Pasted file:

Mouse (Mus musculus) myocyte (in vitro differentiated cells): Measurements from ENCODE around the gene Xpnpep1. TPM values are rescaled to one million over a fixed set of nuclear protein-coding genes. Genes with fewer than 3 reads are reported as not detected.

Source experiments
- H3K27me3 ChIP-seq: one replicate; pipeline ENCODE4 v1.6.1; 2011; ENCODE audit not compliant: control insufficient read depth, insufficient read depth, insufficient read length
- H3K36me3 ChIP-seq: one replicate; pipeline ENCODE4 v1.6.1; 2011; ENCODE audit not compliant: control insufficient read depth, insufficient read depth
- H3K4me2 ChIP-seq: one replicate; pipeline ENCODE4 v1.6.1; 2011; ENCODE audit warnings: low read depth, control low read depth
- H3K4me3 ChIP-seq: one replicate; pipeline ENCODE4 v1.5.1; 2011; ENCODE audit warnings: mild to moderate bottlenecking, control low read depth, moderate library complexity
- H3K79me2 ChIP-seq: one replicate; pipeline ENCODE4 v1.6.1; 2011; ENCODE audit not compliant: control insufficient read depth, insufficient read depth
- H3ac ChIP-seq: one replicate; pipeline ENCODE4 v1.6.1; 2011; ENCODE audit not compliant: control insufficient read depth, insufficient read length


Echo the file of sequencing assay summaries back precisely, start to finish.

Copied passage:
Mouse (Mus musculus) myocyte (in vitro differentiated cells): Measurements from ENCODE around the gene Xpnpep1. TPM values are rescaled to one million over a fixed set of nuclear protein-coding genes. Genes with fewer than 3 reads are reported as not detected.

Source experiments
- H3K27me3 ChIP-seq: one replicate; pipeline ENCODE4 v1.6.1; 2011; ENCODE audit not compliant: control insufficient read depth, insufficient read depth, insufficient read length
- H3K36me3 ChIP-seq: one replicate; pipeline ENCODE4 v1.6.1; 2011; ENCODE audit not compliant: control insufficient read depth, insufficient read depth
- H3K4me2 ChIP-seq: one replicate; pipeline ENCODE4 v1.6.1; 2011; ENCODE audit warnings: low read depth, control low read depth
- H3K4me3 ChIP-seq: one replicate; pipeline ENCODE4 v1.5.1; 2011; ENCODE audit warnings: mild to moderate bottlenecking, control low read depth, moderate library complexity
- H3K79me2 ChIP-seq: one replicate; pipeline ENCODE4 v1.6.1; 2011; ENCODE audit not compliant: control insufficient read depth, insufficient read depth
- H3ac ChIP-seq: one replicate; pipeline ENCODE4 v1.6.1; 2011; ENCODE audit not compliant: control insufficient read depth, insufficient read length